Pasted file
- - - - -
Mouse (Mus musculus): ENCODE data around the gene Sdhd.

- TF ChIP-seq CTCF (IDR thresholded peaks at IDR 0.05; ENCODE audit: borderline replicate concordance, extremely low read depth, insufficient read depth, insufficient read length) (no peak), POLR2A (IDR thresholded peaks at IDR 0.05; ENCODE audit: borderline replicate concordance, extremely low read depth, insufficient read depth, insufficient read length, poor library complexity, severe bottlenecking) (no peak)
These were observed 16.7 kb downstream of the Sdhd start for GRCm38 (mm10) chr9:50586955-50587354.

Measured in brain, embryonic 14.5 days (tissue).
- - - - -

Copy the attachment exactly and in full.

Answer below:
Mouse (Mus musculus): ENCODE data around the gene Sdhd.

- TF ChIP-seq CTCF (IDR thresholded peaks at IDR 0.05; ENCODE audit: borderline replicate concordance, extremely low read depth, insufficient read depth, insufficient read length) (no peak), POLR2A (IDR thresholded peaks at IDR 0.05; ENCODE audit: borderline replicate concordance, extremely low read depth, insufficient read depth, insufficient read length, poor library complexity, severe bottlenecking) (no peak)
These were observed 16.7 kb downstream of the Sdhd start for GRCm38 (mm10) chr9:50586955-50587354.

Measured in brain, embryonic 14.5 days (tissue).